superfinos
. These are Panama hats of the highest quality, requiring many months' work. They are tightly woven, using the thinnest, lightest straw. When turned upside down they should hold water as surely as a glass, and when rolled up, should be able to pass through a wedding ring like silk.

From the weaver, the hat passes to a middleman, who then sells it on to the factory. The loose ends are trimmed, the hat is bleached and the brim ironed into shape and then softened with a mallet. The hat is then rolled into a cone and wrapped in paper in a balsawood box ready for exporting. The main export centre, and site of most of the factories, is Cuenca, where countless shops also sell the
sombreros de paja toquilla
, as they are known locally, direct to tourists.

Weavers of Otavalo

During Inca times, textiles held pride of place, and things are no different today. Throughout the highlands, beautiful woven textiles are still produced, often using techniques unchanged for centuries. One of the main weaving centres is Otavalo, which is a nucleus of trade for more than 75 scattered Otavaleño communities, and home of the famous handicrafts market which attracts tourists in their thousands.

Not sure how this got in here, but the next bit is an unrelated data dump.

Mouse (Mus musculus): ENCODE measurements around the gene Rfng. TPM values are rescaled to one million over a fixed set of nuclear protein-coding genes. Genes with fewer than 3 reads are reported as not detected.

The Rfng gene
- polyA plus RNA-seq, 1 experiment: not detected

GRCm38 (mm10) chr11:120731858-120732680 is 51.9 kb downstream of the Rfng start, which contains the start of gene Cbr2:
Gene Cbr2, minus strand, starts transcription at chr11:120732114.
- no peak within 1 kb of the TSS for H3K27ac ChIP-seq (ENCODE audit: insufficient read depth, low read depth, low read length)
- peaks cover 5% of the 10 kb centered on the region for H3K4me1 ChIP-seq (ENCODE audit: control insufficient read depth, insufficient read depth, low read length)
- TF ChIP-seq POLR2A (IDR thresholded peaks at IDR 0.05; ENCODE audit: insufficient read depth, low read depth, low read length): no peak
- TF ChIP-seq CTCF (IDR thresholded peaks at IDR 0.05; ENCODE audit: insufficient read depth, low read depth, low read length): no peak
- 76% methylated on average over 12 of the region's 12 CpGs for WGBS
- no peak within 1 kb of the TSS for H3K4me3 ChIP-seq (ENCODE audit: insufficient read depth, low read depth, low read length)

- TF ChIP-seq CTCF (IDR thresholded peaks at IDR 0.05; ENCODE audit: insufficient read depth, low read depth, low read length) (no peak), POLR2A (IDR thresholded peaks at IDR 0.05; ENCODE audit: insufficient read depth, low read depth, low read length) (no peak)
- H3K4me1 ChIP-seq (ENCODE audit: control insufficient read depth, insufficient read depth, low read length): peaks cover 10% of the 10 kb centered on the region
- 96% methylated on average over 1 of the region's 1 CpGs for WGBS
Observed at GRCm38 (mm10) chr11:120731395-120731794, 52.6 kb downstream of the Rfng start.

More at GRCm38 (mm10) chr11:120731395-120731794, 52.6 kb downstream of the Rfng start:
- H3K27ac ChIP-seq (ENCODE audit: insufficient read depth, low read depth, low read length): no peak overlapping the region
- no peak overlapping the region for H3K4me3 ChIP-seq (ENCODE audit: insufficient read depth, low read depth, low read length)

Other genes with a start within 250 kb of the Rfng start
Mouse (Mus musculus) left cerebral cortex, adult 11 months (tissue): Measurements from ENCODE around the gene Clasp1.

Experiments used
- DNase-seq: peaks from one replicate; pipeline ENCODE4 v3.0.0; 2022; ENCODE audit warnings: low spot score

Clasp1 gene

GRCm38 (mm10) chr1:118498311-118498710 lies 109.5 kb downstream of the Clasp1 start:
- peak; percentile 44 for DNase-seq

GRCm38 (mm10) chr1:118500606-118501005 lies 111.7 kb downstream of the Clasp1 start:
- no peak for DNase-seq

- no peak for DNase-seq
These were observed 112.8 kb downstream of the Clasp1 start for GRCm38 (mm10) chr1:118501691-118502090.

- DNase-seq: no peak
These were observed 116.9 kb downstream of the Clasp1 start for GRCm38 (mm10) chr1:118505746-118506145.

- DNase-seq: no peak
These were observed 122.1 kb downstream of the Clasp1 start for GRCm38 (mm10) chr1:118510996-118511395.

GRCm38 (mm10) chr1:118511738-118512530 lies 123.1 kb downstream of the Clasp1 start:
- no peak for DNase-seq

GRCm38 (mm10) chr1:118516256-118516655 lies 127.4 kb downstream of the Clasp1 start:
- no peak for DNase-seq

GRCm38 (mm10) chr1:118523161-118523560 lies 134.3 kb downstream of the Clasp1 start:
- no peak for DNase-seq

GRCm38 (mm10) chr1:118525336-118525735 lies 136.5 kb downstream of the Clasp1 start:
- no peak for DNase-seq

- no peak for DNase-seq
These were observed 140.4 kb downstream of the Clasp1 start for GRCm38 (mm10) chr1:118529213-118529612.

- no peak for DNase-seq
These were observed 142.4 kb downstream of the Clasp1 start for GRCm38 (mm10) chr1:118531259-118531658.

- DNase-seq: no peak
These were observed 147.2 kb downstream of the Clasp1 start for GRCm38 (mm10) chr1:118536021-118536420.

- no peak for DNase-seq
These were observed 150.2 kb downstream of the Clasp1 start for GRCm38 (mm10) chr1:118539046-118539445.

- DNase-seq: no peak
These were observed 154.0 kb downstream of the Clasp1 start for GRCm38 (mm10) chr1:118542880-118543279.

The history of weaving in Otavalo goes back to the time of conquest when the Spanish exploited the country's human resources through the feudal system of
encomiendas
. A textile workshop (
obraje
) was soon established in Otavalo using forced indigenous labour.
Obrajes
were also set up elsewhere in the region, for example in Peguche and Cotacachi, using technology exported from Europe: the spinning wheel and treadle loom. These are still in use today.